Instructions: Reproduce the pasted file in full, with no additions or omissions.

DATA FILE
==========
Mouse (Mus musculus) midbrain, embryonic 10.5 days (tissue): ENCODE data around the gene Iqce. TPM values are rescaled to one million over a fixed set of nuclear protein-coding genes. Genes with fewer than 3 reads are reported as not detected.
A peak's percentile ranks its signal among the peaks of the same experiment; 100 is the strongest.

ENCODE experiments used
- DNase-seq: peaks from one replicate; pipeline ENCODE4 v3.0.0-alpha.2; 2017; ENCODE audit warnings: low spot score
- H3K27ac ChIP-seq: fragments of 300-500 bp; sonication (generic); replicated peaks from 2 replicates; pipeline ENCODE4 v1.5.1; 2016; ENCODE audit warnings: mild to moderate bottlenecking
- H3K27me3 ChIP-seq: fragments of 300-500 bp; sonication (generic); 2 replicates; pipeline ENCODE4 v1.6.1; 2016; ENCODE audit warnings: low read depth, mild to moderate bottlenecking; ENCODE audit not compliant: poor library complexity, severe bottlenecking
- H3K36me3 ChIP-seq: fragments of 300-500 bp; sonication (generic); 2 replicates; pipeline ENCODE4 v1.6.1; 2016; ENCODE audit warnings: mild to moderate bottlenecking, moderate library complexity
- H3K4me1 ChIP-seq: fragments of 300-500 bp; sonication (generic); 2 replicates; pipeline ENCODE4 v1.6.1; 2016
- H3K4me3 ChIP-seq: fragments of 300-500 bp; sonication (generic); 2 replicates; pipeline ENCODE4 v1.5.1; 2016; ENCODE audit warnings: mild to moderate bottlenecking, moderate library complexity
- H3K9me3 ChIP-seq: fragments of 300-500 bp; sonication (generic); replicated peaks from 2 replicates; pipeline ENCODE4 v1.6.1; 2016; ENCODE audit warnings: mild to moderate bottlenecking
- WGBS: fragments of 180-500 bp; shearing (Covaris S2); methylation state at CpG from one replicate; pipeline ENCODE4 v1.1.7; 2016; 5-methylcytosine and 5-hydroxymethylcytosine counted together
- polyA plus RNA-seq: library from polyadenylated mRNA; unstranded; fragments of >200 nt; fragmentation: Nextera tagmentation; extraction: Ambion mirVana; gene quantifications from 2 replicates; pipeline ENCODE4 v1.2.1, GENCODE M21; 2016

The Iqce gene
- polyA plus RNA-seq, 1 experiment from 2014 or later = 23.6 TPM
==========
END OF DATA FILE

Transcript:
Mouse (Mus musculus) midbrain, embryonic 10.5 days (tissue): ENCODE data around the gene Iqce. TPM values are rescaled to one million over a fixed set of nuclear protein-coding genes. Genes with fewer than 3 reads are reported as not detected.
A peak's percentile ranks its signal among the peaks of the same experiment; 100 is the strongest.

ENCODE experiments used
- DNase-seq: peaks from one replicate; pipeline ENCODE4 v3.0.0-alpha.2; 2017; ENCODE audit warnings: low spot score
- H3K27ac ChIP-seq: fragments of 300-500 bp; sonication (generic); replicated peaks from 2 replicates; pipeline ENCODE4 v1.5.1; 2016; ENCODE audit warnings: mild to moderate bottlenecking
- H3K27me3 ChIP-seq: fragments of 300-500 bp; sonication (generic); 2 replicates; pipeline ENCODE4 v1.6.1; 2016; ENCODE audit warnings: low read depth, mild to moderate bottlenecking; ENCODE audit not compliant: poor library complexity, severe bottlenecking
- H3K36me3 ChIP-seq: fragments of 300-500 bp; sonication (generic); 2 replicates; pipeline ENCODE4 v1.6.1; 2016; ENCODE audit warnings: mild to moderate bottlenecking, moderate library complexity
- H3K4me1 ChIP-seq: fragments of 300-500 bp; sonication (generic); 2 replicates; pipeline ENCODE4 v1.6.1; 2016
- H3K4me3 ChIP-seq: fragments of 300-500 bp; sonication (generic); 2 replicates; pipeline ENCODE4 v1.5.1; 2016; ENCODE audit warnings: mild to moderate bottlenecking, moderate library complexity
- H3K9me3 ChIP-seq: fragments of 300-500 bp; sonication (generic); replicated peaks from 2 replicates; pipeline ENCODE4 v1.6.1; 2016; ENCODE audit warnings: mild to moderate bottlenecking
- WGBS: fragments of 180-500 bp; shearing (Covaris S2); methylation state at CpG from one replicate; pipeline ENCODE4 v1.1.7; 2016; 5-methylcytosine and 5-hydroxymethylcytosine counted together
- polyA plus RNA-seq: library from polyadenylated mRNA; unstranded; fragments of >200 nt; fragmentation: Nextera tagmentation; extraction: Ambion mirVana; gene quantifications from 2 replicates; pipeline ENCODE4 v1.2.1, GENCODE M21; 2016

The Iqce gene
- polyA plus RNA-seq, 1 experiment from 2014 or later = 23.6 TPM